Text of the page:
• getting a number of reports and metrics for a project "for free"
  • reduce the size of source distributions, because jars can be pulled from a central location

Emmanuel Venisse

  • a lot of goals are available so it isn't necessary to develop some specific build process part contrary to ANT we can reuse existing ANT tasks in build process with antrun plugin

Jesse Mcconnell

  • Promotes modular design of code. by making it simple to manage mulitple projects it allows the design to be laid out into muliple logical parts, weaving these parts together through the use of dependency tracking in pom files.
  • Enforces modular design of code. it is easy to pay lipservice to modular code, but when the code is in seperate compiling projects it is impossible to cross pollinate references between modules of code unless you specifically allow for it in your dependency management... there is no 'I'll just do this now and fix it later' implementations.
  • Dependency Management is clearly declared. with the dependency management mechanism you have to try to screw up your jar versioning...there is none of the classic problem of 'which version of this vendor jar is this?' And setting it up on an existing project rips the top off of the existing mess if it exists when you are forced to make 'unknown' versions in your repository to get things up and running...that or lie to yourself that you know the actual version of ABC.jar.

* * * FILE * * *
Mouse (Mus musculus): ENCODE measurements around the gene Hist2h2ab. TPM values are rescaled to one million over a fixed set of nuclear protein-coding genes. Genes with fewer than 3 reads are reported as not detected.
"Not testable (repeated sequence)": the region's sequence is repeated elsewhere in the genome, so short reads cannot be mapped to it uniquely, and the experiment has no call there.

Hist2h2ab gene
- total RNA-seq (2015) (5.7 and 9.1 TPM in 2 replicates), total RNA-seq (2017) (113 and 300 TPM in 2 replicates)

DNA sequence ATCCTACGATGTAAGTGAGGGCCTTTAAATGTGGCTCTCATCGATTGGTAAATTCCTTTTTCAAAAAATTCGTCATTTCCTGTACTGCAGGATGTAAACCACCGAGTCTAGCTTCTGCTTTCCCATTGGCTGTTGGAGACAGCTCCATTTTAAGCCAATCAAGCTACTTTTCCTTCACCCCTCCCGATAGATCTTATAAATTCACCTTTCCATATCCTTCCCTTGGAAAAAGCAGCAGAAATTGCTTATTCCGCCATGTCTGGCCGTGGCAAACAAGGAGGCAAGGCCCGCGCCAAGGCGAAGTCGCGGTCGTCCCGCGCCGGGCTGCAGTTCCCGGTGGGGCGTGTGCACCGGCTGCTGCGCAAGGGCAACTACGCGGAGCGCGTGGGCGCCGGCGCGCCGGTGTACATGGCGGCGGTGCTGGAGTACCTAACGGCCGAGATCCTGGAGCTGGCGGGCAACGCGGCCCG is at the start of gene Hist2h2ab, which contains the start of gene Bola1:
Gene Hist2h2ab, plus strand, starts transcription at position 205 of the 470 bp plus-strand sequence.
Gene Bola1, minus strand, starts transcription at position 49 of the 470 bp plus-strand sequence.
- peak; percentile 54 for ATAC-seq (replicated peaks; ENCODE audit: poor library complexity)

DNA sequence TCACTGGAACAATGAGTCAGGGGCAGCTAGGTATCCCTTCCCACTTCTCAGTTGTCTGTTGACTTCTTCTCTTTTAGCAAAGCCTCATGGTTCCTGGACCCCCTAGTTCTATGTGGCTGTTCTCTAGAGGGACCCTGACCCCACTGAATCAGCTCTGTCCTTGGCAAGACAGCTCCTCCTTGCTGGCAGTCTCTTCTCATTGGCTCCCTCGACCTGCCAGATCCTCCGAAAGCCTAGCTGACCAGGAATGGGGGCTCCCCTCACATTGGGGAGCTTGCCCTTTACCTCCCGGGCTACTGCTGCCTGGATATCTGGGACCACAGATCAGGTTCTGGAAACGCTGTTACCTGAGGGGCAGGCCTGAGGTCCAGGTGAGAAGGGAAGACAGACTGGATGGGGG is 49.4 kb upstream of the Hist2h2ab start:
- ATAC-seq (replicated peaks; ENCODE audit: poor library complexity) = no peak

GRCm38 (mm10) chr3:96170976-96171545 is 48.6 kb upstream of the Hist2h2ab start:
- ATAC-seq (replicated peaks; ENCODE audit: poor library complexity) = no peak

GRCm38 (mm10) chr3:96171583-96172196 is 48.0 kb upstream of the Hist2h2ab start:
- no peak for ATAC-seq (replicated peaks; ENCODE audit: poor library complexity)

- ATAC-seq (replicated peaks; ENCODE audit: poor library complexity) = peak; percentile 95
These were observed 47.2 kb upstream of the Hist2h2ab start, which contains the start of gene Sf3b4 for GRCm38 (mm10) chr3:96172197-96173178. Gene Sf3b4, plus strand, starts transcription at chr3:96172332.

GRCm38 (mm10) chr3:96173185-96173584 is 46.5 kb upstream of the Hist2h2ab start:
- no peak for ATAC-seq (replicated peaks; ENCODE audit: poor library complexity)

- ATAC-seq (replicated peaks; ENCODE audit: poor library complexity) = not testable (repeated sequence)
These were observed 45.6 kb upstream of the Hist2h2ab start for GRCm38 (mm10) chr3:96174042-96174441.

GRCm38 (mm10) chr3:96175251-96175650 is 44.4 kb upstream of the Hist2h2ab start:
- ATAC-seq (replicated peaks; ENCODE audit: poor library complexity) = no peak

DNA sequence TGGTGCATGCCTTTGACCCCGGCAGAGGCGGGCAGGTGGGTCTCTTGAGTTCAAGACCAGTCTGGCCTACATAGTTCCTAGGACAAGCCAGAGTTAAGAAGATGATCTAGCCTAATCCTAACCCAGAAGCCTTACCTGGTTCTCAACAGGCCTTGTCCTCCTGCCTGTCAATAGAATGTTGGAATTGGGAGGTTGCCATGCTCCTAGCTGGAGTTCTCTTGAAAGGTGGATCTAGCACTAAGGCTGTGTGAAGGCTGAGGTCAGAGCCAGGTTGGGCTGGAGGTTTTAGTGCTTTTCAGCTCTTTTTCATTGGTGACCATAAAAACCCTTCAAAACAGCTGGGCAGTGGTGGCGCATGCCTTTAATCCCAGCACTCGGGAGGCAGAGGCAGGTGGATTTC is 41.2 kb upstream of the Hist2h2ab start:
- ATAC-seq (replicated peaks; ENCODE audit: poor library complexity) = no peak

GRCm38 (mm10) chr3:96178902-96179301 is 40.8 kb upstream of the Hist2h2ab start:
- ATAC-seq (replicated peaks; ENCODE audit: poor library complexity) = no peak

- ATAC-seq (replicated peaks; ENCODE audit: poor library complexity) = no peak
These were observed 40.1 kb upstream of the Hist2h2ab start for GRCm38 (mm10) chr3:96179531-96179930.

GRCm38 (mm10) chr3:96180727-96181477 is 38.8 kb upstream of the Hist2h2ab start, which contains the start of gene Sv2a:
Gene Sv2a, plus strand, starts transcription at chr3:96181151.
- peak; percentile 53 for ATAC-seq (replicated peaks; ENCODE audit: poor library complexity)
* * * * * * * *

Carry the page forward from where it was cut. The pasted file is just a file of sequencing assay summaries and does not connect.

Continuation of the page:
• strong typed life cycle there is a strong defined lifecycle that a software system goes thru from the initiation of a build to the end... and the users are allowed to mix and match their system to the lifecycle instead of cobble together their own lifecycle.. this has the additional benefit of allowing people to move from one project to another and speak using the same vocabulary in terms of software building

Vincent Massol

  • Greater momentum: Ant is now legacy and not moving fast ahead. Maven is forging ahead fast and there's a potential of having lots of high-value tools around Maven (CI, Dashboard project, IDE integration, etc).
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While down voting please provide reason, that is non said but ethical rule on stackoverflow. –  YoK Aug 28 '10 at 9:10
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There is nothing wrong with references but you really need to make it clear that the content is not yours. –  Pascal Thivent Aug 30 '10 at 6:12
    
Thanks. I will make sure that I quote it other than just mentioning where it was referenced from. just 30 odd days old at stackoverflow and still learning the art :). –  YoK Aug 30 '10 at 6:28
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Maven advantages over ant are quite a few. I try to summarize them here.

Convention over Configuration
Mave uses a distinctive approach for the project layout and startup, that makes easy to just jump in a project. Usually it only takes the checkount and the maven command to get the artifacts of the project.

Project Modularization